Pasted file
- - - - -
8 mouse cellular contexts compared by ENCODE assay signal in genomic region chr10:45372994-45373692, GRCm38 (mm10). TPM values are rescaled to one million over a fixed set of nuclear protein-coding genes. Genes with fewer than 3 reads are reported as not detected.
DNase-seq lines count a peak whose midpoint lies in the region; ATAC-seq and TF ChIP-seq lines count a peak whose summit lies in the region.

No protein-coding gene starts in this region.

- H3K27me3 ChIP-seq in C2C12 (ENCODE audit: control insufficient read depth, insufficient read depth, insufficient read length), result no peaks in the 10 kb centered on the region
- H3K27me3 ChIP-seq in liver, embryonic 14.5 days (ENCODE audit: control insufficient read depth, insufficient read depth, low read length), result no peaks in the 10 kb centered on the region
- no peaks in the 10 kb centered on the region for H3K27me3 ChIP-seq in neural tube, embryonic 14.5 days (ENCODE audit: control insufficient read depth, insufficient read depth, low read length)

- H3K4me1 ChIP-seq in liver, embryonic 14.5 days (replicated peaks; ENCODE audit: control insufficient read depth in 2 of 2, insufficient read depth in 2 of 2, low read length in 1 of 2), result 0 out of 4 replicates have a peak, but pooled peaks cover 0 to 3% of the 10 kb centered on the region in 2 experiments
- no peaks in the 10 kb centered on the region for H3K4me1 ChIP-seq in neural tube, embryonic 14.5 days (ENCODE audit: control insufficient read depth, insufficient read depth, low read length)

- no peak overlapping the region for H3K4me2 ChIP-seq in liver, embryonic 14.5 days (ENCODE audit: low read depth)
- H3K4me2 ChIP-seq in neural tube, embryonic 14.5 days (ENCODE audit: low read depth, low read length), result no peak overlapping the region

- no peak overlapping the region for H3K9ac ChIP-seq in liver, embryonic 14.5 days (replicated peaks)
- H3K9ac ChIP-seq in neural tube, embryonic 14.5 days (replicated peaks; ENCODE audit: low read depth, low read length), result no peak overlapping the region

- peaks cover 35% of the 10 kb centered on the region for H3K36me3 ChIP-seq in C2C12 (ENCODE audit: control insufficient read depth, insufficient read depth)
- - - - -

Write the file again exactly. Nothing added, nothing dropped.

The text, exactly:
8 mouse cellular contexts compared by ENCODE assay signal in genomic region chr10:45372994-45373692, GRCm38 (mm10). TPM values are rescaled to one million over a fixed set of nuclear protein-coding genes. Genes with fewer than 3 reads are reported as not detected.
DNase-seq lines count a peak whose midpoint lies in the region; ATAC-seq and TF ChIP-seq lines count a peak whose summit lies in the region.

No protein-coding gene starts in this region.

- H3K27me3 ChIP-seq in C2C12 (ENCODE audit: control insufficient read depth, insufficient read depth, insufficient read length), result no peaks in the 10 kb centered on the region
- H3K27me3 ChIP-seq in liver, embryonic 14.5 days (ENCODE audit: control insufficient read depth, insufficient read depth, low read length), result no peaks in the 10 kb centered on the region
- no peaks in the 10 kb centered on the region for H3K27me3 ChIP-seq in neural tube, embryonic 14.5 days (ENCODE audit: control insufficient read depth, insufficient read depth, low read length)

- H3K4me1 ChIP-seq in liver, embryonic 14.5 days (replicated peaks; ENCODE audit: control insufficient read depth in 2 of 2, insufficient read depth in 2 of 2, low read length in 1 of 2), result 0 out of 4 replicates have a peak, but pooled peaks cover 0 to 3% of the 10 kb centered on the region in 2 experiments
- no peaks in the 10 kb centered on the region for H3K4me1 ChIP-seq in neural tube, embryonic 14.5 days (ENCODE audit: control insufficient read depth, insufficient read depth, low read length)

- no peak overlapping the region for H3K4me2 ChIP-seq in liver, embryonic 14.5 days (ENCODE audit: low read depth)
- H3K4me2 ChIP-seq in neural tube, embryonic 14.5 days (ENCODE audit: low read depth, low read length), result no peak overlapping the region

- no peak overlapping the region for H3K9ac ChIP-seq in liver, embryonic 14.5 days (replicated peaks)
- H3K9ac ChIP-seq in neural tube, embryonic 14.5 days (replicated peaks; ENCODE audit: low read depth, low read length), result no peak overlapping the region

- peaks cover 35% of the 10 kb centered on the region for H3K36me3 ChIP-seq in C2C12 (ENCODE audit: control insufficient read depth, insufficient read depth)